Having any type of surgery is a nerve-wracking experience - even if it’s a “routine” procedure. The truth of the matter is that no surgery is routine from the perspective of a patient, and every time you have surgery you are literally putting your life in the hands of the surgeon performing the procedure and his or her medical team. For this reason, it’s critical that you ask your surgeon about all the risks associated with your procedure - as well as the controversial practice known as “concurrent surgeries.”
What are Concurrent Surgeries?
You might be under the completely understandable and reasonable impression that your surgeon would be performing your procedure from beginning to end. If the institution where your surgery is taking place engages in the practice of concurrent surgeries, there’s a good chance that your impression would be incorrect.
Scheduling concurrent surgeries involves scheduling procedures to overlap one another so that one procedure is wrapping up while another one is starting. When this occurs, the actual surgeon who is performing a procedure typically only performs the key elements, leaving other, typically less experienced, surgeons to do the rest.
Concurrent Surgeries Can Put Patients at Risk
When the surgeon who is responsible for performing a procedure comes and goes while it is in progress, it can put helpless patients at a significant risk of injury. These risks arise from the following conditions:
● Less experienced surgeons may not be qualified to perform certain steps of a procedure
● Some procedures may simply be too complicated for any part of it to be performed without the supervision of an experienced surgeon
● When surgeons leave the room to start another procedure, they may not be able to get back in time should an emergency or unexpected complication arise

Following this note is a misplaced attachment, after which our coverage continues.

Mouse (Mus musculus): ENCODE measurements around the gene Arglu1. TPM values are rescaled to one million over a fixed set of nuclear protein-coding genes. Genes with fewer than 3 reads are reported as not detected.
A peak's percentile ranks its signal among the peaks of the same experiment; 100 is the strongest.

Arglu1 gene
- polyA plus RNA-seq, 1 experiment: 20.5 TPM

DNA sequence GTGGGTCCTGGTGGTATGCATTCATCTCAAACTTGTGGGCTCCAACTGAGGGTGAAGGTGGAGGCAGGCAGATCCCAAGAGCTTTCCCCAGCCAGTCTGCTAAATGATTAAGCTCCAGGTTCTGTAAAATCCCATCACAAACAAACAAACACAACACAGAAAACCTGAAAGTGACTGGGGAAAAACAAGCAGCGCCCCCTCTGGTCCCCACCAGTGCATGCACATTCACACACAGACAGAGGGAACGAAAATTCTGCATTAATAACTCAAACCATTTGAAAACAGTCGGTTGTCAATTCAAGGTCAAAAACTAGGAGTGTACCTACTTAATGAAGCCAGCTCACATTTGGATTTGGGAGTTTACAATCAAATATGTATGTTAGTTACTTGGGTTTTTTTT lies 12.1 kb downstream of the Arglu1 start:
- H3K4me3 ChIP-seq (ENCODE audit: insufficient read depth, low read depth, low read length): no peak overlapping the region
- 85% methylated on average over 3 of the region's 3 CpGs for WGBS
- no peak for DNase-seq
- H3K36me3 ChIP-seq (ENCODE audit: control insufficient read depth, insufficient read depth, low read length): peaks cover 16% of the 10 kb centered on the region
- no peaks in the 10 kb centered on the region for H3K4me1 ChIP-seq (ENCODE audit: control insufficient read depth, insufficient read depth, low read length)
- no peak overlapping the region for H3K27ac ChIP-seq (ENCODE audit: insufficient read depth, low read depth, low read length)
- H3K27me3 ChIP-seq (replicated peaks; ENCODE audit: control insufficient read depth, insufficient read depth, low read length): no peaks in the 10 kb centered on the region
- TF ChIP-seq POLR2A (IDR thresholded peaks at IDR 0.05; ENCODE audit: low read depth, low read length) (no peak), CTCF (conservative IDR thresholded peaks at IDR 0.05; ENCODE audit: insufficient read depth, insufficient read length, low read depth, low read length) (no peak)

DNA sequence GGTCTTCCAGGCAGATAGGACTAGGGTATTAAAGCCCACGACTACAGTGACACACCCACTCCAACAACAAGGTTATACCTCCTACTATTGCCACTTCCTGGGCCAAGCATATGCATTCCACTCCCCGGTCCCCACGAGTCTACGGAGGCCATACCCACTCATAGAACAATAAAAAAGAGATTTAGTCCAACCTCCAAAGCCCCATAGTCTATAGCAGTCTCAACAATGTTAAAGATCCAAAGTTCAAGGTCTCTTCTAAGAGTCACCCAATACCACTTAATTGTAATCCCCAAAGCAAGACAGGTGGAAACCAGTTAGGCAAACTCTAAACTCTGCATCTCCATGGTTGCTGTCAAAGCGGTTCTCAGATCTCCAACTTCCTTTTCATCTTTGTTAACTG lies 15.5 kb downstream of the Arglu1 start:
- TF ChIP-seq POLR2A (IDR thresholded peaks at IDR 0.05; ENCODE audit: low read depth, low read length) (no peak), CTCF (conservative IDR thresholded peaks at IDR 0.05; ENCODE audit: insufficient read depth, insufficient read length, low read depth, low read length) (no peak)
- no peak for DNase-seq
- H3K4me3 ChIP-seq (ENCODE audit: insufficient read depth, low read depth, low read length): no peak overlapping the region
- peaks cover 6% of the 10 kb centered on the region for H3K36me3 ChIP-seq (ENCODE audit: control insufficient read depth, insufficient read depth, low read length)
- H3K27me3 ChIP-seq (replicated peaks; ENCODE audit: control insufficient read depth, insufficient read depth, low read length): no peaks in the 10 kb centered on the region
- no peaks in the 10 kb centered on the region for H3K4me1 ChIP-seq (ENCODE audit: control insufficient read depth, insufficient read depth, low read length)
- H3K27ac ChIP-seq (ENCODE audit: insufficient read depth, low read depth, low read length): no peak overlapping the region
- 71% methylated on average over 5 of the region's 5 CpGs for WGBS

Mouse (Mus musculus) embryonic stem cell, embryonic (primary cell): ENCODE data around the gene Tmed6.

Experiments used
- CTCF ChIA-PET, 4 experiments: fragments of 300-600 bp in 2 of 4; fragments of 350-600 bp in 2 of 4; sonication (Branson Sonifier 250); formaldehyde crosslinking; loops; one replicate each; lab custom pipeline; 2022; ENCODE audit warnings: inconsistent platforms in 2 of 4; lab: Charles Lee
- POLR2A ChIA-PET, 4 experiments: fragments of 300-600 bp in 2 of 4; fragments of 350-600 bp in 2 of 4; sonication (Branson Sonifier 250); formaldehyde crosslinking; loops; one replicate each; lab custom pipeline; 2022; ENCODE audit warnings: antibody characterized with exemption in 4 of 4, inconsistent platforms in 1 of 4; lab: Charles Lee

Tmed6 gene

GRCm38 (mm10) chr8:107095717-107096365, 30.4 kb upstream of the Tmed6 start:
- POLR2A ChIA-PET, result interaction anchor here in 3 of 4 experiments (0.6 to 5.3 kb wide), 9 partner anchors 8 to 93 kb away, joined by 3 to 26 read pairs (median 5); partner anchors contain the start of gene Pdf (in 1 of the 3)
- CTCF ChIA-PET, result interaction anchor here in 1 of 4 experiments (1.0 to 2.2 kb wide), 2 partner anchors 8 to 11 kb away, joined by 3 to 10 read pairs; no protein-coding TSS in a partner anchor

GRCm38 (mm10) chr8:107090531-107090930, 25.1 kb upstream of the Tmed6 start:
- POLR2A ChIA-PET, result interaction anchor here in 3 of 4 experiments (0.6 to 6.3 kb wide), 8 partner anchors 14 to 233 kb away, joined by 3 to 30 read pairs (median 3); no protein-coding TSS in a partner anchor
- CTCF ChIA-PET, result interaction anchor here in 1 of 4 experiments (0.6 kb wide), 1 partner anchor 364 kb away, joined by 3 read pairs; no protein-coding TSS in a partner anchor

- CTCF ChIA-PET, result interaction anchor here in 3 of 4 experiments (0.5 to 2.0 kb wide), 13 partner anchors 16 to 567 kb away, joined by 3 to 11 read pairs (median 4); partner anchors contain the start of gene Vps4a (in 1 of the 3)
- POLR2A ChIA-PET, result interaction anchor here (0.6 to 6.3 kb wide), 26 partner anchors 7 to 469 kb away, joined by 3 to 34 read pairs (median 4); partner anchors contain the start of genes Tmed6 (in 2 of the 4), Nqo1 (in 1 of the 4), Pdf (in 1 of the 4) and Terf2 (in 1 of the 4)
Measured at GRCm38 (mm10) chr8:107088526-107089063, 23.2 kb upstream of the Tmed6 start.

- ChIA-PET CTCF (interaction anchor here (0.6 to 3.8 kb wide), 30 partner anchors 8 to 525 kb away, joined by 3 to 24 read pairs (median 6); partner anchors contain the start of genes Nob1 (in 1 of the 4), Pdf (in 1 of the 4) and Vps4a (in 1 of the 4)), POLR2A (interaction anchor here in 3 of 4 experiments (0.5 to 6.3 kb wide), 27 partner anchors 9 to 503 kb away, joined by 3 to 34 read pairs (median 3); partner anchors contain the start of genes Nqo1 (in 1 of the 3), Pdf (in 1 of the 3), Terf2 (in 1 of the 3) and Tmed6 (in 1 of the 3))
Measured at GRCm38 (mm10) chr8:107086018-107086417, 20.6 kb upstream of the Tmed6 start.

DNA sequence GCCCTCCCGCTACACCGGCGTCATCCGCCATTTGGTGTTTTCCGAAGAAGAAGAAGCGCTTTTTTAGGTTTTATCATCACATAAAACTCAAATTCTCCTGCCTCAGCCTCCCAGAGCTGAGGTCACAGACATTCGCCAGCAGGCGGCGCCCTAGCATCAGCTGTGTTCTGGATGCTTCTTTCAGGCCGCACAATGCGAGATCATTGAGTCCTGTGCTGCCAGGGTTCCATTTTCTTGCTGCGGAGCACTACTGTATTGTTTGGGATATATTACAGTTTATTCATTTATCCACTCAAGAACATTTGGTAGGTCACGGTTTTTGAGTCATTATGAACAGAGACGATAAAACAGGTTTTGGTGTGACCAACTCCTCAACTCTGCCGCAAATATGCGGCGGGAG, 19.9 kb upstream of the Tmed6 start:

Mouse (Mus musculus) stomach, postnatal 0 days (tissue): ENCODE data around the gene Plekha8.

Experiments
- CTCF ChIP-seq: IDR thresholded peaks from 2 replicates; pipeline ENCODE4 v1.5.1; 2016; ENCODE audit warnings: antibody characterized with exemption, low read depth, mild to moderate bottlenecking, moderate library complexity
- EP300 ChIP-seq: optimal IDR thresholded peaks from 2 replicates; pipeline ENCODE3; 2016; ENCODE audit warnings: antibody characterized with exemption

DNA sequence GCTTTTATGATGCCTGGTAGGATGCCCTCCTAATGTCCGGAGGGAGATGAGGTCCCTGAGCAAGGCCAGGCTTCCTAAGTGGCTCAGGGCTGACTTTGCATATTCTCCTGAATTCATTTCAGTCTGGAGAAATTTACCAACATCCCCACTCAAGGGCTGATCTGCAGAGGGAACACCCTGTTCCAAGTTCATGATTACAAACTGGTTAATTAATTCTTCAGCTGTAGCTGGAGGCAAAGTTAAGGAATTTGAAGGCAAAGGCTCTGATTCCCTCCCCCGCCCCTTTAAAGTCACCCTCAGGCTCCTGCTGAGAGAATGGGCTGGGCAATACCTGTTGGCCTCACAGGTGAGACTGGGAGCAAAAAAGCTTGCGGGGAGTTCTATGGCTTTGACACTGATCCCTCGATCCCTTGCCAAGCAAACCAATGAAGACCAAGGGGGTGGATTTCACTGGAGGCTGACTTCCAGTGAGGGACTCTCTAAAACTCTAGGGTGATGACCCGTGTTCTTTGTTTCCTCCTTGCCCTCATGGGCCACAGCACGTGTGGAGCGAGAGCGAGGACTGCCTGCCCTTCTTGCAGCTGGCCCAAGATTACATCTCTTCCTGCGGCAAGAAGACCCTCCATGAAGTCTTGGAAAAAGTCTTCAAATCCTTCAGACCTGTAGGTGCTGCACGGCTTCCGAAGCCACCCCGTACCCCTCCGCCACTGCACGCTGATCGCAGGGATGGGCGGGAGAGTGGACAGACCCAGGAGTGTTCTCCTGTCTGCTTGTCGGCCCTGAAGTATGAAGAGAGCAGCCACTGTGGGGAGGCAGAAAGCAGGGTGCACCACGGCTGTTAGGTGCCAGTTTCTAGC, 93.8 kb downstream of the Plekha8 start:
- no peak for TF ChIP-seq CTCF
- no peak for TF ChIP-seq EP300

Protecting Your Rights after an Adverse Surgical Outcome
In the unfortunate event that you have had an adverse outcome after undergoing a surgical procedure, there are certain steps you should take to protect your legal rights. These include:
● Collect and keep all documentation you have regarding your procedure, including your medical records and patient consent forms.
● Keep notes about how your injuries are affecting you on a daily basis. Note issues like pain, difficulty sleeping, feelings of depression or anxiety, or social events you need to skip.
● Do not discuss your case with the hospital, the surgeon’s insurance company, or anyone else before you have had a chance to speak to a lawyer. In addition, do not accept a settlement offer before taking to an attorney.
● Discuss your case with an experienced medical malpractice lawyer as soon as you can.
Call Us Today to Speak with Los Lunas Medical Malpractice Attorney
If you have been injured during surgery or other while receiving any medical care, you should speak to an attorney as soon as you can. At David C. Chavez Law Firm, we have more than 38 years of experience helping injured victims recover compensation and will review the facts of your case for free. To schedule a free consultation with a medical malpractice lawyer in Los Lunas, call our office today at 505-865-9696 or contact us online.